Six Steps to Sourcing Top-Tier Tech Talent

Male business professional holding iPad and looking at drawing plans.

As the roles of the Internet of Things (IoT), cloud, big data, mobile and social expand, demand for the most desirable tech talent will continue to grow as well. According to the Bureau of Labor Statistics (BLS), in the 10 years from 2014-2024, employment in tech occupations will grow 12 percent — far above the seven percent average for all U.S. occupations.

However, supply remains stubbornly limited. By 2018, according to an InformationWeek report, the country will face a shortage of about 224,000 high tech workers. In other words, competition for top performers is hot and getting hotter. How do you find the best tech talent to help you meet your organization’s business needs?

1. Go where the candidates are

Hiring managers need to be extremely resourceful and proactive to find the best engineers in this talent landscape, according to Bethany Jordan, Aerotek senior recruiter. She recommends that their search strategies target passive as well as active job-seekers, and seek out opportunities to build relationships that deepen the long-term pipeline. In addition to LinkedIn and job search sites like CareerBuilder, Jordan notes that industry blogs and career resources at universities that specialize in engineering and technology programs are a good place to start. And she also recommends networking in person as well as online — going to meetups regularly increases your chances of meeting tech talent.

2. Use your internal resources

In 2015, the McQuaig Global Talent Recruitment Survey of human resources managers noted that most tech companies see the best results from employee referrals. Bret Givens, strategic account manager for Aerotek, agrees. “The way we see it, we’re building a relationship from day one, and it doesn’t stop when a candidate gets hired. We maintain contact throughout the onboarding process and even after that. At the end of the day, every relationship can be another source of referrals,” he says.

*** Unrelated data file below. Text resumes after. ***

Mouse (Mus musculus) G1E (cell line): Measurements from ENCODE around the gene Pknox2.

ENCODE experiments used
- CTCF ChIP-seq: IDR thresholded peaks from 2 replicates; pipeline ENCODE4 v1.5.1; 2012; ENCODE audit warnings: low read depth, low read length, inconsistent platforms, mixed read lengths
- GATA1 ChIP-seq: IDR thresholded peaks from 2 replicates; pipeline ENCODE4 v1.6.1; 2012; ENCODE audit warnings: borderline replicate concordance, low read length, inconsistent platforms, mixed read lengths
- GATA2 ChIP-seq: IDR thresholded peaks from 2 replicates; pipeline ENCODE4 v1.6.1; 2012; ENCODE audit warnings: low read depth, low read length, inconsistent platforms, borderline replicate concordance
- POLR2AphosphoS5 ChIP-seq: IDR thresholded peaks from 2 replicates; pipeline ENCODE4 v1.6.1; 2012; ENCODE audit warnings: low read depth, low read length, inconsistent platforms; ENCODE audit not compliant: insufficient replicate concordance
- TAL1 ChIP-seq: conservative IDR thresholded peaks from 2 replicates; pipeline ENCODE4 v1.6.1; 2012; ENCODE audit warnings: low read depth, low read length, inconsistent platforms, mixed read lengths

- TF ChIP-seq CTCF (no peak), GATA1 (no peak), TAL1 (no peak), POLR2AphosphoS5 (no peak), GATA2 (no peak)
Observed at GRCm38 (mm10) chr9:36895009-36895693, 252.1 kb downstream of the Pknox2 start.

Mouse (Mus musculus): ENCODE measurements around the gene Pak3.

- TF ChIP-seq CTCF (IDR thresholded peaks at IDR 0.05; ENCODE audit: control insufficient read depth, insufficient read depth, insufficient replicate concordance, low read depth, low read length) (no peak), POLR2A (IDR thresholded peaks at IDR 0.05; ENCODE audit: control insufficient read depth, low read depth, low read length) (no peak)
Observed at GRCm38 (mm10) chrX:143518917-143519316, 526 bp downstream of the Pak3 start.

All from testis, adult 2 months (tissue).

3. Streamline the process

The best tech candidates get hired fast, notes Givens. “Speed is crucial,” he says. “Qualified engineers and other tech workers who are open to new employment may receive multiple calls a week from your competitors.” So make sure your hiring process shows value for the candidate at every step and don’t introduce unnecessary delays.  While it’s important to thoroughly vet new candidates, the faster you get to the job offer, the more likely you are to secure your top choice for any open position.

4. Prioritize candidate satisfaction

Make sure you’re placing a high priority on creating a clear and complete job description. Candidate satisfaction increases an average of 48 percent when job descriptions include full information on technical requirements and company culture, according to a 2016 Allegis Group survey of more than 13,000 job candidates. For jobs that are highly technical, requiring very specific skill sets, this is even more important.

5. Measure your results

Make sure you’re measuring the success of your recruitment campaigns across social channels and all promotional content, as well as the job posting itself. Especially if you’re sourcing candidates for multiple positions at once, it will be useful to know which methods are best at getting you the most qualified candidates.

6. Bring in reinforcements
Hiring managers who want an advantage in recruiting tech talent should leverage partnerships wherever possible. While they have expertise in sourcing and recruiting, they may not have the deep understanding of the hard skills necessary, nor the access to organizations and groups that tech workers often belong to. At Aerotek, Jordan notes that the best recruiters and hiring managers have a good grasp of the skill sets and company needs so they can have an educated conversation with tech candidates. Don’t expect your online job postings to do all the heavy lifting, recruiting needs a personal touch even when the people you’re recruiting design robots for a living.